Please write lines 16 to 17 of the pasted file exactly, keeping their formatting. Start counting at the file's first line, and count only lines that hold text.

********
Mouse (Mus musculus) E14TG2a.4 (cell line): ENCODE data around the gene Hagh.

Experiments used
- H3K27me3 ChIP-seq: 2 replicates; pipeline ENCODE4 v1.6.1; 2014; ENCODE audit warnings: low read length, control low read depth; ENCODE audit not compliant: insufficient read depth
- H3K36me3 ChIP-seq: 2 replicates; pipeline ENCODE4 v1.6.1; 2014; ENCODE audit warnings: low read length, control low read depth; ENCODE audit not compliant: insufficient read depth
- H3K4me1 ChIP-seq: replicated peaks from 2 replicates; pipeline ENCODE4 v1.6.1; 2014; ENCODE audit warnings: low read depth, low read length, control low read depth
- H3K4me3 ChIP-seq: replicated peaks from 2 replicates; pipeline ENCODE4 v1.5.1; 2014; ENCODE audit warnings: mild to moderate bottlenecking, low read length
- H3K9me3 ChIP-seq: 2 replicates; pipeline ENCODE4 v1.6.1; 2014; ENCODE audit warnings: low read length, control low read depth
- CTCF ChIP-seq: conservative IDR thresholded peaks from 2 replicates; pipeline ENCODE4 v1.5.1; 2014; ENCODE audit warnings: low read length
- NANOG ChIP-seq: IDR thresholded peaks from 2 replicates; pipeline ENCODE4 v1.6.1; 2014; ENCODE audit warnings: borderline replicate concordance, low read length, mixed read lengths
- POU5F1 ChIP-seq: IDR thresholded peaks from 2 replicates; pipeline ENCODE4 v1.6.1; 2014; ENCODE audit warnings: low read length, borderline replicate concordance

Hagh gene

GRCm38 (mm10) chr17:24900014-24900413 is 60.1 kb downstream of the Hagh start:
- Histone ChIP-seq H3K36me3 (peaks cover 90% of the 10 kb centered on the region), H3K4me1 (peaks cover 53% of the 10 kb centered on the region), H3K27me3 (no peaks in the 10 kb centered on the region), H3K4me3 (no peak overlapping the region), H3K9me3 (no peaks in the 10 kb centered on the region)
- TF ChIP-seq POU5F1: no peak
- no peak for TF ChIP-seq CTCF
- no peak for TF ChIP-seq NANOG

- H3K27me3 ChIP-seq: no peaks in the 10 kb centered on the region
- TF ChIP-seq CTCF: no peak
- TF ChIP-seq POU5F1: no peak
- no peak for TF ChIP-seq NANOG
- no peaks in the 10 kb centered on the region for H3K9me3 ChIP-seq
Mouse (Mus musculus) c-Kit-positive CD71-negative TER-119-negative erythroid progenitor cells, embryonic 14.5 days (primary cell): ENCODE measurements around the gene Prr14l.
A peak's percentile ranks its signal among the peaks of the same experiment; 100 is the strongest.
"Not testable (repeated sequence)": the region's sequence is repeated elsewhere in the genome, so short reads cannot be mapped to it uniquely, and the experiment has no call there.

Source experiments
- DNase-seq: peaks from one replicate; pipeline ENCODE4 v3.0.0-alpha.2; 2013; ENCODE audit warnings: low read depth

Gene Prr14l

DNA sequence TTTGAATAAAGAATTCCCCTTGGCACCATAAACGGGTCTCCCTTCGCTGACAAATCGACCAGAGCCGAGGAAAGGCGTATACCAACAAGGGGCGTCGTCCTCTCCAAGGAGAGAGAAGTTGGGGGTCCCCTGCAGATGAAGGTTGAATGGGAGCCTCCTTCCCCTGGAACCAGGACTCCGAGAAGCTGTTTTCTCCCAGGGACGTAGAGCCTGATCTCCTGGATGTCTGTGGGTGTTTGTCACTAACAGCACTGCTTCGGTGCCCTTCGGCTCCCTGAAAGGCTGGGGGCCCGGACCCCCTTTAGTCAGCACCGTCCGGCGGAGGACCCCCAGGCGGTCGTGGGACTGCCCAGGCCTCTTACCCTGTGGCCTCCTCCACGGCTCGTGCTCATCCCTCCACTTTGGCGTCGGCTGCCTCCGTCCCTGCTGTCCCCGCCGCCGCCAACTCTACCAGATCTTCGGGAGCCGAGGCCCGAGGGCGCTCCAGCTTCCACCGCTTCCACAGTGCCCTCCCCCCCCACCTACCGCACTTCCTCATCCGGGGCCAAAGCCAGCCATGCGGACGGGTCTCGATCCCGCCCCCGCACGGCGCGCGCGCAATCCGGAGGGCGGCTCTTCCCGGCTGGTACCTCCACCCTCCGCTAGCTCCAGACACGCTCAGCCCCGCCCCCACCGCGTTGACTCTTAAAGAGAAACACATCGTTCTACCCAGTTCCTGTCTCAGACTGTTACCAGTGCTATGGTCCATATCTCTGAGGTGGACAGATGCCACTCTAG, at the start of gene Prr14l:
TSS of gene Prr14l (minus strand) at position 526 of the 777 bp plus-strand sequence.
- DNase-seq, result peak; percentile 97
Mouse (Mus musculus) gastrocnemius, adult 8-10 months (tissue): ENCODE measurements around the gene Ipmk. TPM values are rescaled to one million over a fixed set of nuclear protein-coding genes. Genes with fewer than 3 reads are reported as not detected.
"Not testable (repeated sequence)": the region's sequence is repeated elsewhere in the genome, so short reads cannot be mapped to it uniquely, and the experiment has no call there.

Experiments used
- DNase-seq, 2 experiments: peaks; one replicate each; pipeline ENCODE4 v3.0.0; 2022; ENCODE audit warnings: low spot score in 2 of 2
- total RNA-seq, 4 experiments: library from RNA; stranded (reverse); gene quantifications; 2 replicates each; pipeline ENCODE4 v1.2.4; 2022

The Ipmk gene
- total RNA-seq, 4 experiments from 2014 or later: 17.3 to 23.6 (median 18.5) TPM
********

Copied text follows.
- no peak for TF ChIP-seq NANOG

- H3K27me3 ChIP-seq: no peaks in the 10 kb centered on the region